Acinetobacter baumannii is a ubiquitous Gram-negative bacterium, that is associated with significant disease in immunocompromised individuals. The success of A. baumannii is partly attributable to its high level of antibiotic resistance. Further, A. baumannii expresses a broad arsenal of putative zinc efflux systems that are likely to aid environmental persistence and host colonization, but detailed insights into how the bacterium deals with toxic concentrations of zinc are lacking. In this study we present the transcriptomic responses of A. baumannii to toxic zinc concentrations. Subsequent mutant analyses revealed a primary role for the resistance-nodulation-cell division heavy metal efflux system CzcCBA, and the cation diffusion facilitator transporter CzcD in zinc resistance. To examine the role of zinc at the host-pathogen interface we utilized a murine model of zinc deficiency and challenge with wild-type and czcA mutant strains, which identified highly site-specific roles for zinc during A. baumannii infection. Overall, we provide novel insight into the key zinc resistance mechanisms of A. baumannii and outline the role these systems play in enabling the bacterium to survive in diverse environments.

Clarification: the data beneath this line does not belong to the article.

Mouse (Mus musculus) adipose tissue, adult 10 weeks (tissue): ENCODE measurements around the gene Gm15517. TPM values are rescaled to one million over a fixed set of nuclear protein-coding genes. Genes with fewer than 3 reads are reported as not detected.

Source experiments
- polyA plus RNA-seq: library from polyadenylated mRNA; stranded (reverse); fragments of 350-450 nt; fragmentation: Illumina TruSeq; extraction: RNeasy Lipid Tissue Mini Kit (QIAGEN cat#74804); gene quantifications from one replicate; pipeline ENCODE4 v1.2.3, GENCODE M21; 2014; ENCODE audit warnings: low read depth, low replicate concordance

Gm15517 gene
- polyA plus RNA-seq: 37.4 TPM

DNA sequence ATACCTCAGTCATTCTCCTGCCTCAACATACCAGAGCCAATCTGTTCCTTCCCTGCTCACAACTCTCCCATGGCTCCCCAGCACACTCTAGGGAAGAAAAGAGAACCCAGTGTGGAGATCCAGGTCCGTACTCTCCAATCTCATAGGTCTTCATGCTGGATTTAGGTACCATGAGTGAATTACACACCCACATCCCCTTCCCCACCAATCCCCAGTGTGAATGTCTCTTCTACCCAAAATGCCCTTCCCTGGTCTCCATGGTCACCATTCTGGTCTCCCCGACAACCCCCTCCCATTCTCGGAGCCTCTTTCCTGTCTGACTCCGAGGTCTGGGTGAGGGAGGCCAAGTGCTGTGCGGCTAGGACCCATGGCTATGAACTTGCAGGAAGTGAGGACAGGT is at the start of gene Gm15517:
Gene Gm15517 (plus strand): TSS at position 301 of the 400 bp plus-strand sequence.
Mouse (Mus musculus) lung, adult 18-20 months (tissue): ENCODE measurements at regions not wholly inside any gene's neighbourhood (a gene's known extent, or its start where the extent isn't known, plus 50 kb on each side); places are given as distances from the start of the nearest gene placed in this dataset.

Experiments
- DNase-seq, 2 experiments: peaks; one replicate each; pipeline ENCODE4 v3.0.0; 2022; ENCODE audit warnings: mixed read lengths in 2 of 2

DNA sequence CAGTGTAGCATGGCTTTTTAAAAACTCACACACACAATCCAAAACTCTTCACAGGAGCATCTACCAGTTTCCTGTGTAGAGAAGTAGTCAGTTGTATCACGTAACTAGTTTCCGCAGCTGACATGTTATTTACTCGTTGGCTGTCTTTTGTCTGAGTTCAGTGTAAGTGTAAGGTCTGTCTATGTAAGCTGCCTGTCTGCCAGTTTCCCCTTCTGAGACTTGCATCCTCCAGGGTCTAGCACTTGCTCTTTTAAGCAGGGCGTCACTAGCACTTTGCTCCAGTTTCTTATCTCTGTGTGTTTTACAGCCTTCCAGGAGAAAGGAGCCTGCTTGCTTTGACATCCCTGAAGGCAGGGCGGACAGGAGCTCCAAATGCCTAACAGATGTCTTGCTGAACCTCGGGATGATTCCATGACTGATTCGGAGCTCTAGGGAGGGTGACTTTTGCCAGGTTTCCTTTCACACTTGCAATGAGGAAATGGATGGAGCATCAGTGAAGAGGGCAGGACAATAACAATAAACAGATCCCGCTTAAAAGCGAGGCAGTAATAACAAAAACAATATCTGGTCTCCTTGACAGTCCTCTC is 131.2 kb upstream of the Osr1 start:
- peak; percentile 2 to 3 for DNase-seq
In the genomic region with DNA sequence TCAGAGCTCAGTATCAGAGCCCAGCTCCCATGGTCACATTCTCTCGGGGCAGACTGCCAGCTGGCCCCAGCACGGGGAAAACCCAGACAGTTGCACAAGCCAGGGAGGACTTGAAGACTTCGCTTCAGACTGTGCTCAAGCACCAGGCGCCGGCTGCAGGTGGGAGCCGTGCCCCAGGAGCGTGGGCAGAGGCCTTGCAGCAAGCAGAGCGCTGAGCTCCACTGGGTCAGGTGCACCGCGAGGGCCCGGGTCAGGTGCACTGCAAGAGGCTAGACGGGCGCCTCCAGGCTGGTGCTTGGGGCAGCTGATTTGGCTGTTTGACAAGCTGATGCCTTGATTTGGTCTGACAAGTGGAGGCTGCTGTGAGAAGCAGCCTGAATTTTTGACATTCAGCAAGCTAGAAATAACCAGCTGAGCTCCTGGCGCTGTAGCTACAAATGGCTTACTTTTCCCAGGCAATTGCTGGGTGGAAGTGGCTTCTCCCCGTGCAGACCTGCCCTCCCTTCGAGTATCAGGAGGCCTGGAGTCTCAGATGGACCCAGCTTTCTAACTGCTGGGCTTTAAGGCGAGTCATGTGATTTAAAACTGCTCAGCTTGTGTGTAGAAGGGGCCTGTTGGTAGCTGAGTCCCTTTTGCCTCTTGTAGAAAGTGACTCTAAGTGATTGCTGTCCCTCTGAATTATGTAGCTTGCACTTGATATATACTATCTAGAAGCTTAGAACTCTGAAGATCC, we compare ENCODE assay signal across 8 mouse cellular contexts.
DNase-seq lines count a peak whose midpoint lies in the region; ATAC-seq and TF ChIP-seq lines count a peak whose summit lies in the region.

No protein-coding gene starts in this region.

- metal ions